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Golden Rule Motions in Limine: How to Respond | Georgia Legal Writing
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How to respond to Golden Rule Motions in Limine in Georgia

Golden Rule Motions in Limine: How to Respond

What is the best response to a motion in limine to prohibit “golden rule” arguments in Georgia?

How should you respond to golden rule motions in limine? In Motions in Limine: The Complete Guide, Kastorf Law proposed a complete plan for trial lawyers responding to motions in limine. Part I of that series is series covered advance preparation for a deluge of motions in limine. Part II addressed how to engage in triage when you’ve received a stack of motions in limine. Part III covered the drafting process.

We’ll now be running individual articles covering some of the most common motions in limine Georgia plaintiffs’ attorneys should expect to encounter. Check out how to respond to reptile theory motions in limine.

Has Kastorf Law not yet addressed the motion in limine you’re struggling with? Have follow up questions? Would you rather just have someone else handle the whole thing? We do that. Give us a call.

Let’s start with a motion in limine included in virtually every set defense attorneys in Georgia file: a prohibition on so-called Golden Rule arguments, in which a trial attorney asks the jury to place themselves in the plaintiff’s shoes. Given the ubiquity of these motions, you might be inclined to think that golden rule arguments are in fact prohibited in Georgia courts. And that’s kind of true, but not quite. The golden rule argument in its most classic sense is in fact barred, but virtually every golden rule motion in limine you will encounter purports to prohibit a broader class of conduct than is actually disallowed under Georgia law.

Should you oppose a golden rule motion in limine?

Trial attorneys might reasonably ask themselves whether to just consent to motions in limine seeking to prhohibit golden rule arguments. For one thing, some golden rule arguments are plainly prohibited. For another, plaintiffs lawyers might not be planning on making an explicit golden rule argument at trial.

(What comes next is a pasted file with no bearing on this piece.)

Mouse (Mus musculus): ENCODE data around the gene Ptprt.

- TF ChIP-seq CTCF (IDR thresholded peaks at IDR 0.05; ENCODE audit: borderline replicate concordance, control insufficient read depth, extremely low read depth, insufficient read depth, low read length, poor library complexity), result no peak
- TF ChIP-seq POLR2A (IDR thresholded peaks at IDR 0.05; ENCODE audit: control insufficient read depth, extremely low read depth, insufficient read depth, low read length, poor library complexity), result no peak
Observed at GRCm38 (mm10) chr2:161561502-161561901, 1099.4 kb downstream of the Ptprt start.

There are strong reasons, though, for opposing golden rule motions in limine that are not narrowly drafted. First, there’s broad value to the trial attorney community continuing to reinforce the appropriate scope of the limitation. When courts hear the same position over and over without response, they gradually assume it is based on actual Georgia precedent, when in fact it is merely an echo chamber. Second, a motion in limine you allow to be entered thinking it is irrelevant may later come back to bite you. Suppose, for example, you’re planning on making a “lottery ticket” or “job application”-type argument in closing statements. You might not think of this technique as a variation on a golden rule argument, but if you’ve consented to an overbroad golden rule motion in limine, you may well have inadvertently given away the right to make such an argument.

Don’t fight unnecessarily over irrelevant motions in limine. But do make sure that orders the court is entering are based on accurate statements of Georgia law.

What does the prohibition on golden rule arguments in Georgia actually prohibit?

A true “Golden Rule” argument is more limited than many believe. “In a classic ‘golden rule’ argument, jurors are invited to place themselves in the victim’s place.” See Hines v. State, 246 Ga. App. 835, 837 (2000). Specifically, it “urges the jurors to place themselves in the position of plaintiff or to allow such recovery as they would wish if in the same position. See Myrick v. Stephanos, 220 Ga. App. 520 (1996); see also Opatut v. Guest Pond Club, Inc., 188 Ga. App. 478, 481 (1988); Earl v. Edwards, 117 Ga. App. 559, 560 (1968). Such argument is improper because it is not the jury who has been injured, but the plaintiff. And the plaintiff’s damages are the subjective pain and suffering (or other injuries) he or she has experienced. It does not matter how much a particular juror would be injured to lose her grandma, for example. It matters only how much a similar loss would impact plaintiff. See 75A AmJur2d, Trial, § 650 (1991).

The prohibition on Golden Rule arguments does not prohibit arguments about the conscious of the community.

Defining the argument correctly has a couple narrowing effects.